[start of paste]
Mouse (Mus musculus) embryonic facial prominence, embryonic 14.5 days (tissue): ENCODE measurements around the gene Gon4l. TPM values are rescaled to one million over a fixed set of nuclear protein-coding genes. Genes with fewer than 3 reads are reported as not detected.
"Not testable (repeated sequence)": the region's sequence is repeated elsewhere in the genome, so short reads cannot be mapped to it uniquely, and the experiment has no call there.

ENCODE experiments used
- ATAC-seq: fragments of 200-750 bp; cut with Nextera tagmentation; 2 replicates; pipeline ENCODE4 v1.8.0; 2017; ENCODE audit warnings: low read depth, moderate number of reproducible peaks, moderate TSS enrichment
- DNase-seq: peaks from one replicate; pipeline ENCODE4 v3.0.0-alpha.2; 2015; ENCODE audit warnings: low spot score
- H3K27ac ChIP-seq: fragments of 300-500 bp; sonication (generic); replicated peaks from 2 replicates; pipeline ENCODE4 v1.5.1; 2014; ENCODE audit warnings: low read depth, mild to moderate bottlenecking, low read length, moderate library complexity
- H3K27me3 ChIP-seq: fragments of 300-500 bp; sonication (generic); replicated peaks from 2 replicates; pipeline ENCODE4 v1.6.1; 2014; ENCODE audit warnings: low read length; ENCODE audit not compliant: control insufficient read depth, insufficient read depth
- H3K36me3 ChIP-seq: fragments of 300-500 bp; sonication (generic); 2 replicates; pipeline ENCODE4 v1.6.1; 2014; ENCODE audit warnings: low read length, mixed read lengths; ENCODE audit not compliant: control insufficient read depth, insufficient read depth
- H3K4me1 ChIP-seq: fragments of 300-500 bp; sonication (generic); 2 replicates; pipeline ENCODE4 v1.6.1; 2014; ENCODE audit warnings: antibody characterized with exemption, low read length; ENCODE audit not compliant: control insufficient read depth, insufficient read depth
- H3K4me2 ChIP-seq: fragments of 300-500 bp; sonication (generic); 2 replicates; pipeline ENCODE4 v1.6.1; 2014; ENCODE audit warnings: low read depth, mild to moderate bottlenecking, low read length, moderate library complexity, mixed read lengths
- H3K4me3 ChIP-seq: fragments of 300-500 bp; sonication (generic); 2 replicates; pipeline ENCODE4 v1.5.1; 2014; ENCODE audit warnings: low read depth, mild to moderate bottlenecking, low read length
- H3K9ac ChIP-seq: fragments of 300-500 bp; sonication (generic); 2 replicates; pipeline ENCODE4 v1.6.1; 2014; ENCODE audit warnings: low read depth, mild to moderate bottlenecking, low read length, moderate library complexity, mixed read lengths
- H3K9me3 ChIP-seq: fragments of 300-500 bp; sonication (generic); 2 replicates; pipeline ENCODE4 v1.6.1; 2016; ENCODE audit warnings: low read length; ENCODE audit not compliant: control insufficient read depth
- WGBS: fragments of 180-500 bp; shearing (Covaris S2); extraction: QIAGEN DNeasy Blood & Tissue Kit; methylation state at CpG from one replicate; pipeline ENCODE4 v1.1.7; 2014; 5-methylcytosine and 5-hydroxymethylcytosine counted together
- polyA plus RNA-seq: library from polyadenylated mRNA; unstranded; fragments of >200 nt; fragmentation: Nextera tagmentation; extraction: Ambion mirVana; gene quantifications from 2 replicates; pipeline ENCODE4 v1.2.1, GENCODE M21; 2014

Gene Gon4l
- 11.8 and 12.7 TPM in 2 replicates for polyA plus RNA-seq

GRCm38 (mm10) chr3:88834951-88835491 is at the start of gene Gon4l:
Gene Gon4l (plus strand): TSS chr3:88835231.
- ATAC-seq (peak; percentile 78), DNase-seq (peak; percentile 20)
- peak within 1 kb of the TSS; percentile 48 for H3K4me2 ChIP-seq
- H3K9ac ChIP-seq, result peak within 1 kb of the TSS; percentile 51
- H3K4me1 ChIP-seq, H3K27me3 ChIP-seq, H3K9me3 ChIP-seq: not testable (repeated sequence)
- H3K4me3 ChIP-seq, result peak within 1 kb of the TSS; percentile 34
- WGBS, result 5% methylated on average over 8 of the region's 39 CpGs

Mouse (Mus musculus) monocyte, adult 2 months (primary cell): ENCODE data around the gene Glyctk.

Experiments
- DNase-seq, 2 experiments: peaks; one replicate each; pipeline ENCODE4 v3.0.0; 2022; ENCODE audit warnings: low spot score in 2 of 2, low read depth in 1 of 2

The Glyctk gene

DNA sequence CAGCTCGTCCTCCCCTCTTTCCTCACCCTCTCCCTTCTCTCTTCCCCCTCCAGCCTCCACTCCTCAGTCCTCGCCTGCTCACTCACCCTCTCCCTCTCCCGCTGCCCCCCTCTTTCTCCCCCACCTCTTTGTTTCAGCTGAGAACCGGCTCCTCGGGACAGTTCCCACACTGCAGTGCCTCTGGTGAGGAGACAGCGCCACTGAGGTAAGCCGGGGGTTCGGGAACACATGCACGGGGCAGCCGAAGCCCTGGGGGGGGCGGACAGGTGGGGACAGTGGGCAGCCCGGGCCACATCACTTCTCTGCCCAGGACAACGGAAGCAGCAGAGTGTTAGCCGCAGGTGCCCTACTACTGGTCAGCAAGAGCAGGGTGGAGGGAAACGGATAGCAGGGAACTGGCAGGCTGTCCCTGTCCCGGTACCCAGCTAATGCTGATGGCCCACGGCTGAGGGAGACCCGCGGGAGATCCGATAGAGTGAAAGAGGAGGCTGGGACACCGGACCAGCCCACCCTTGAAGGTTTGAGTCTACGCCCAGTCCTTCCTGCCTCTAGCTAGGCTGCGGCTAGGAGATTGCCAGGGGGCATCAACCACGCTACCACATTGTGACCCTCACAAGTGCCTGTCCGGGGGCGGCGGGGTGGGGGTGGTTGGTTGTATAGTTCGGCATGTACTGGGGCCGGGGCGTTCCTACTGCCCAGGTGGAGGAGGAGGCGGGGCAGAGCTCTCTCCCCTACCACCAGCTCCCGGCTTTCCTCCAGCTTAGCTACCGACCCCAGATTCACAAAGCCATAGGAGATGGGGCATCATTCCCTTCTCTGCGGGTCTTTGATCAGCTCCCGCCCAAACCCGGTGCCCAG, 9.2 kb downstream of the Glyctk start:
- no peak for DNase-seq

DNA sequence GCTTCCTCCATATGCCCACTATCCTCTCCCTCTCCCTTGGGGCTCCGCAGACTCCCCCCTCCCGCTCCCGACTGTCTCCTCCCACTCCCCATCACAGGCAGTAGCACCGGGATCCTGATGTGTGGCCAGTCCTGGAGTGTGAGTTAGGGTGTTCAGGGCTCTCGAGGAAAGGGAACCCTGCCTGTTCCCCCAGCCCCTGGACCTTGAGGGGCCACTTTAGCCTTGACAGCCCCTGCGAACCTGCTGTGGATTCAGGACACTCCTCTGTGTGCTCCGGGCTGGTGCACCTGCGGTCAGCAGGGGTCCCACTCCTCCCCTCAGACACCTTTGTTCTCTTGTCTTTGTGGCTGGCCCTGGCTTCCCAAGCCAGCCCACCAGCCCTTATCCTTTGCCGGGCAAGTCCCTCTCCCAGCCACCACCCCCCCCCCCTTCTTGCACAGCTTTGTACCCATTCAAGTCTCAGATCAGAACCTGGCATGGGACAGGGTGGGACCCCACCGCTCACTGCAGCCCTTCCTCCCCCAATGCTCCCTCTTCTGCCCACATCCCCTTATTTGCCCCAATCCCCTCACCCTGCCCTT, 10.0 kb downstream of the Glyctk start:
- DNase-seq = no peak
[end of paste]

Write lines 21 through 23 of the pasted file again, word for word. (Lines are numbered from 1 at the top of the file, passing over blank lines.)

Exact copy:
- peak within 1 kb of the TSS; percentile 48 for H3K4me2 ChIP-seq
- H3K9ac ChIP-seq, result peak within 1 kb of the TSS; percentile 51
- H3K4me1 ChIP-seq, H3K27me3 ChIP-seq, H3K9me3 ChIP-seq: not testable (repeated sequence)